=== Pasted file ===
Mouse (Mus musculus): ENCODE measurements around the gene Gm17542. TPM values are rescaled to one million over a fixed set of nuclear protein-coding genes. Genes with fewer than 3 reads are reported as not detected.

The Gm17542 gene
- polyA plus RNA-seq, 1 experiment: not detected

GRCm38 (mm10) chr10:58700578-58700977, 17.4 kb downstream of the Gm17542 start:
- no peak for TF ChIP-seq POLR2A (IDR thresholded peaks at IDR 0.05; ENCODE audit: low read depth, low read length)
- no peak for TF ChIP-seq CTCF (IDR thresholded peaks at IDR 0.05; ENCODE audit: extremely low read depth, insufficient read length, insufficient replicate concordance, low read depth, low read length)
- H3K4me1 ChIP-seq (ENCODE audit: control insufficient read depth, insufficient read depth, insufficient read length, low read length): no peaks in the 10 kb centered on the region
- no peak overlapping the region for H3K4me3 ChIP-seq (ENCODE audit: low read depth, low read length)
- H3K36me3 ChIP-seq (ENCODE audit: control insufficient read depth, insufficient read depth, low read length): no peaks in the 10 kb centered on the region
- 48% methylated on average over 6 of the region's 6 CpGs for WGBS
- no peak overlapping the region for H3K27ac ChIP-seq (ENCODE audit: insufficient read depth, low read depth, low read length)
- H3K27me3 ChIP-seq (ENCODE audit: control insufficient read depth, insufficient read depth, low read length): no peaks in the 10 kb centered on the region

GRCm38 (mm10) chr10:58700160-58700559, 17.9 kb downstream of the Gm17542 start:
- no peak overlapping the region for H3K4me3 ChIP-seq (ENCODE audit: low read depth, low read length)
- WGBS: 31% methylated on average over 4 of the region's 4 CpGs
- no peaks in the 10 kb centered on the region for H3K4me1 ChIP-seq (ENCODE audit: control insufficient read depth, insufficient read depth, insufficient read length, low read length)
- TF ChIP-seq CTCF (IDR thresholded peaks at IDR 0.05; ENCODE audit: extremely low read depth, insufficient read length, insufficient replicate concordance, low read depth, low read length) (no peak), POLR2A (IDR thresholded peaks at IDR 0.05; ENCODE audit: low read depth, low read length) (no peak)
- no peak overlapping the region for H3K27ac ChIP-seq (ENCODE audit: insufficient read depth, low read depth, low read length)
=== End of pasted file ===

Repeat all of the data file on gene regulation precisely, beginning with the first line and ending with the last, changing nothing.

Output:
Mouse (Mus musculus): ENCODE measurements around the gene Gm17542. TPM values are rescaled to one million over a fixed set of nuclear protein-coding genes. Genes with fewer than 3 reads are reported as not detected.

The Gm17542 gene
- polyA plus RNA-seq, 1 experiment: not detected

GRCm38 (mm10) chr10:58700578-58700977, 17.4 kb downstream of the Gm17542 start:
- no peak for TF ChIP-seq POLR2A (IDR thresholded peaks at IDR 0.05; ENCODE audit: low read depth, low read length)
- no peak for TF ChIP-seq CTCF (IDR thresholded peaks at IDR 0.05; ENCODE audit: extremely low read depth, insufficient read length, insufficient replicate concordance, low read depth, low read length)
- H3K4me1 ChIP-seq (ENCODE audit: control insufficient read depth, insufficient read depth, insufficient read length, low read length): no peaks in the 10 kb centered on the region
- no peak overlapping the region for H3K4me3 ChIP-seq (ENCODE audit: low read depth, low read length)
- H3K36me3 ChIP-seq (ENCODE audit: control insufficient read depth, insufficient read depth, low read length): no peaks in the 10 kb centered on the region
- 48% methylated on average over 6 of the region's 6 CpGs for WGBS
- no peak overlapping the region for H3K27ac ChIP-seq (ENCODE audit: insufficient read depth, low read depth, low read length)
- H3K27me3 ChIP-seq (ENCODE audit: control insufficient read depth, insufficient read depth, low read length): no peaks in the 10 kb centered on the region

GRCm38 (mm10) chr10:58700160-58700559, 17.9 kb downstream of the Gm17542 start:
- no peak overlapping the region for H3K4me3 ChIP-seq (ENCODE audit: low read depth, low read length)
- WGBS: 31% methylated on average over 4 of the region's 4 CpGs
- no peaks in the 10 kb centered on the region for H3K4me1 ChIP-seq (ENCODE audit: control insufficient read depth, insufficient read depth, insufficient read length, low read length)
- TF ChIP-seq CTCF (IDR thresholded peaks at IDR 0.05; ENCODE audit: extremely low read depth, insufficient read length, insufficient replicate concordance, low read depth, low read length) (no peak), POLR2A (IDR thresholded peaks at IDR 0.05; ENCODE audit: low read depth, low read length) (no peak)
- no peak overlapping the region for H3K27ac ChIP-seq (ENCODE audit: insufficient read depth, low read depth, low read length)